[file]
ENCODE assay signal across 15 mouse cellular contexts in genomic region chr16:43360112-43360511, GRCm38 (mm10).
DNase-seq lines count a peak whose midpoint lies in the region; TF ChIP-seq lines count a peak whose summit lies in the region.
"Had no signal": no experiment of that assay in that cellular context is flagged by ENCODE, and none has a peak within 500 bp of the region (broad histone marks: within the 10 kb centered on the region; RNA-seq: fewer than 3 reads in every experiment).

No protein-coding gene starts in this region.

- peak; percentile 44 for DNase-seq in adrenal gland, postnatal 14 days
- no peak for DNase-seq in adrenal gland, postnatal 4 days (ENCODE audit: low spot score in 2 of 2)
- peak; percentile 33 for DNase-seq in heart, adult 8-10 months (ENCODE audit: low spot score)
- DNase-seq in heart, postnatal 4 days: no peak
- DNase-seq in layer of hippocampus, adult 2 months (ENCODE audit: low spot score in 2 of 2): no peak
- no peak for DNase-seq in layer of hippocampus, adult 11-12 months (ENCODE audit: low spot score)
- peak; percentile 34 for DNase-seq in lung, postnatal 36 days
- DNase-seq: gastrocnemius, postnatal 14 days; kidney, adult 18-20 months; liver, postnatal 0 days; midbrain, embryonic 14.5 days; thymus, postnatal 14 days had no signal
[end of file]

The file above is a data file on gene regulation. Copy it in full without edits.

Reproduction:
ENCODE assay signal across 15 mouse cellular contexts in genomic region chr16:43360112-43360511, GRCm38 (mm10).
DNase-seq lines count a peak whose midpoint lies in the region; TF ChIP-seq lines count a peak whose summit lies in the region.
"Had no signal": no experiment of that assay in that cellular context is flagged by ENCODE, and none has a peak within 500 bp of the region (broad histone marks: within the 10 kb centered on the region; RNA-seq: fewer than 3 reads in every experiment).

No protein-coding gene starts in this region.

- peak; percentile 44 for DNase-seq in adrenal gland, postnatal 14 days
- no peak for DNase-seq in adrenal gland, postnatal 4 days (ENCODE audit: low spot score in 2 of 2)
- peak; percentile 33 for DNase-seq in heart, adult 8-10 months (ENCODE audit: low spot score)
- DNase-seq in heart, postnatal 4 days: no peak
- DNase-seq in layer of hippocampus, adult 2 months (ENCODE audit: low spot score in 2 of 2): no peak
- no peak for DNase-seq in layer of hippocampus, adult 11-12 months (ENCODE audit: low spot score)
- peak; percentile 34 for DNase-seq in lung, postnatal 36 days
- DNase-seq: gastrocnemius, postnatal 14 days; kidney, adult 18-20 months; liver, postnatal 0 days; midbrain, embryonic 14.5 days; thymus, postnatal 14 days had no signal